Monday, April 11, 2016

More thoughts on infrastructure financing

Governments view the policy framework on infrastructure financing primarily from the lens of off-loading risks and limiting fiscal commitments. These regulations often also seek to achieve multiple other policy goals with one instrument. In this pursuit, it loses sight of its fundamental objective of creating good quality infrastructure assets with a life-cycle cost-effectiveness and burdens developers with risks that they are unable to bear.

It is no surprise, therefore, that infrastructure bond markets have remained still-born. Instead,  a more practical approach would entail the government assuming certain risks so as to make long-term infrastructure financing an attractive enough investment option for private investors. The former assumes a massive Que of investors waiting to snap up anything available while the latter assumes the need to nudge investors to bite the bullet. The underlying regulatory enablers for both are of a qualitatively different nature. 

There are at least five clear areas of reform.

1. Construction risk is far higher in India than any other large emerging economy. No private investor is positioned to bear this risk. There is, therefore, a compelling argument for supporting construction financing with some form of credit guarantee which is in turn supported by arms-length public finance. 

2. If construction financing is separated (from life-cycle financing), creditors run the risk of not being able to replace capital providers after construction is off-loaded. This should be mitigated with a form of a market buyer of last resort underwriting, supported again with partial public credit guarantees. Enabling loan syndication and takeout financing is a form of backstop that can provide the time for off-loading construction risks.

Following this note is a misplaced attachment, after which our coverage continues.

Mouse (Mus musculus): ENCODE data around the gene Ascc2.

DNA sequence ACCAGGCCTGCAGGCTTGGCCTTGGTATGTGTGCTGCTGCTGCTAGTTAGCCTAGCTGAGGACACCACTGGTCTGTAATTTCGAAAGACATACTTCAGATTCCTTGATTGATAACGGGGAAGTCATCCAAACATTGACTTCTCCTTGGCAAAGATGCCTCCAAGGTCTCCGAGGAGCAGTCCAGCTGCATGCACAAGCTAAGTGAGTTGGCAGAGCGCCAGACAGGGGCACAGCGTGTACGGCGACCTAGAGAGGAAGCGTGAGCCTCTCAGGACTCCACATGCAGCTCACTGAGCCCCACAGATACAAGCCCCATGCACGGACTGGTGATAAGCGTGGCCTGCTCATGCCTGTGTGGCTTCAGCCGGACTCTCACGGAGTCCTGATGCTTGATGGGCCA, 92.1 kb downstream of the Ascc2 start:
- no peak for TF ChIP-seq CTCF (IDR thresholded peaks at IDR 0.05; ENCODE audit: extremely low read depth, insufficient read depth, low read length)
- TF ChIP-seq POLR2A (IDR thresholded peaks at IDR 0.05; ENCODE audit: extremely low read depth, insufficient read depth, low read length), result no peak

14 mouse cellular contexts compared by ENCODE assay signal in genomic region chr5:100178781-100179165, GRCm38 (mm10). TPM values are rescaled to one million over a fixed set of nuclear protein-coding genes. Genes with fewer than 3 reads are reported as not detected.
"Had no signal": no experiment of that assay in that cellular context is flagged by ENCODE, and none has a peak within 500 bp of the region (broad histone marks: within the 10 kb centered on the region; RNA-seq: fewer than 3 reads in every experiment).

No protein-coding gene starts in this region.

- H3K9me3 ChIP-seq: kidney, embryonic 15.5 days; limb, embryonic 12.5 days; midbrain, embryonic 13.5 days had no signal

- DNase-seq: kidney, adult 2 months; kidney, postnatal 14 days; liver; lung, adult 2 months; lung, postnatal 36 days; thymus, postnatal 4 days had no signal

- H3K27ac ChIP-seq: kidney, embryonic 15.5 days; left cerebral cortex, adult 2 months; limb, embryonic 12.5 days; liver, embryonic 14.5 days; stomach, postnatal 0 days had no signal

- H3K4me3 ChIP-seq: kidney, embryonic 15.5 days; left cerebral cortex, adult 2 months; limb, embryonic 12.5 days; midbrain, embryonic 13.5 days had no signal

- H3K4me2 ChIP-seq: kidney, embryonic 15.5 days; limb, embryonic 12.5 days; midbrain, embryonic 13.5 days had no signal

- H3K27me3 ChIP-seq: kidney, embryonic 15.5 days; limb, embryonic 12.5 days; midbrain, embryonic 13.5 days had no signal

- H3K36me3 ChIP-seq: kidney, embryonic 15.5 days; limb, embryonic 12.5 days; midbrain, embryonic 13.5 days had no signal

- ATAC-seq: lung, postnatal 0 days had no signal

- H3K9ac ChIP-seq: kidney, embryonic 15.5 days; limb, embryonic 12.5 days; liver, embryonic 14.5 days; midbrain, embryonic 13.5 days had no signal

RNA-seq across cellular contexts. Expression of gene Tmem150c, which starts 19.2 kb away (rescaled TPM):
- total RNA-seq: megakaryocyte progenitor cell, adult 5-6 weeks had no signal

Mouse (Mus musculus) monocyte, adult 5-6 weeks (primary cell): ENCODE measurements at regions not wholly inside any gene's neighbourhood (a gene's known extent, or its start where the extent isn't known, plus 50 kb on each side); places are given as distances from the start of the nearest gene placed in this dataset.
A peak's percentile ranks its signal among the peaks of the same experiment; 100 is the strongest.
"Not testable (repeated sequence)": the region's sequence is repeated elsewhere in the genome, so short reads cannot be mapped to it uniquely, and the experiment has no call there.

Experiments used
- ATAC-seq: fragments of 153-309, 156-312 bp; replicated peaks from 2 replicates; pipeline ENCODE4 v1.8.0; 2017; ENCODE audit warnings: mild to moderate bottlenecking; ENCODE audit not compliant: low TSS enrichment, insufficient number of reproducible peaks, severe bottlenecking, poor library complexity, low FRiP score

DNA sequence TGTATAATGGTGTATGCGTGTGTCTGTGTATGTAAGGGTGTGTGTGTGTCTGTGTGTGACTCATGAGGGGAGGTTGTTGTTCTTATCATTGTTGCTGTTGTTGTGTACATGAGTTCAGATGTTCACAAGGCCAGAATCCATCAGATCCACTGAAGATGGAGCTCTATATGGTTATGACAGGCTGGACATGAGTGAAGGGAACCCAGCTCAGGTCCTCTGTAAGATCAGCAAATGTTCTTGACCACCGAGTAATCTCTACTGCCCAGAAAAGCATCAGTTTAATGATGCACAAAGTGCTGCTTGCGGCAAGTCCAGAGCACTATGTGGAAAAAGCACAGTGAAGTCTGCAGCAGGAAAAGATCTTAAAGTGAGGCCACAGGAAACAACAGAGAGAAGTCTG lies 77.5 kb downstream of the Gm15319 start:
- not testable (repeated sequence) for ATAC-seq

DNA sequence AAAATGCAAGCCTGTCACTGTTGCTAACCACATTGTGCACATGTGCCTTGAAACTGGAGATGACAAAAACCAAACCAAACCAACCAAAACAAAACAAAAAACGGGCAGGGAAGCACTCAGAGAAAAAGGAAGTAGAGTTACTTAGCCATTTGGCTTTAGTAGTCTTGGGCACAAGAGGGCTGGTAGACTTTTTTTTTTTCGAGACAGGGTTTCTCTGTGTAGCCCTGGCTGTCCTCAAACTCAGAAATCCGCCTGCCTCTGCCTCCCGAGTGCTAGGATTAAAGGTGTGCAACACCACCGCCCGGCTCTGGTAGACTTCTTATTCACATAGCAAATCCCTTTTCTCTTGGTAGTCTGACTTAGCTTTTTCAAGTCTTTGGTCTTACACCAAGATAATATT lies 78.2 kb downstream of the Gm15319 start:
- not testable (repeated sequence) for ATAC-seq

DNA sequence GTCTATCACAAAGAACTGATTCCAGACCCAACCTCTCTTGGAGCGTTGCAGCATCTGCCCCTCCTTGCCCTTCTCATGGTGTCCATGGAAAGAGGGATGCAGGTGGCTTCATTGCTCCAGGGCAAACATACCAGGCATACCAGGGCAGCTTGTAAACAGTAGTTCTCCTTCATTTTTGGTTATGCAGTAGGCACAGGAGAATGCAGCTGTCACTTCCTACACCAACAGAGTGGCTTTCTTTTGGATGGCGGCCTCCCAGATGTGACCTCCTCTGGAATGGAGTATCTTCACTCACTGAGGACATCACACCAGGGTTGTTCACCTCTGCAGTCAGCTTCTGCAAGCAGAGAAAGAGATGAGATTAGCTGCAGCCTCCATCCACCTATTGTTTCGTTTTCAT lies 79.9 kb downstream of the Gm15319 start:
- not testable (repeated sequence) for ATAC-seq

3. Even the post-construction phase has its share of risks. The political economy of tariff increases may come in the way of toll road or power plant's commercial viability. This is another risk that may be effectively underwritten only with a public guarantee.   

4. In nascent markets, as PPP is in countries like India, given the immense risks and uncertainties involved, regulations should preferably refrain from capping the upside. This is all the more so since infrastructure projects suffer from cyclical downturns when revenues fall far short of projections.

5. Finally, it should also liberalize exit norms for capital providers, including equity holders, so that liquidity is not constrained. However, this should be complemented with adequate safeguards against skimping on construction quality and other forms of asset stripping. 

The danger with all such measures is the moral hazard it can potentially engender which would encourage reckless bidding. A well-thought-out and incentive compatible market design would be necessary this moral hazard. For example, the markets should be encouraged to offer these credit guarantees, with only the residual risks endowing on the public finances. Even here, the public support should come through entities like IIFCL and NIIF and not directly from the government. 

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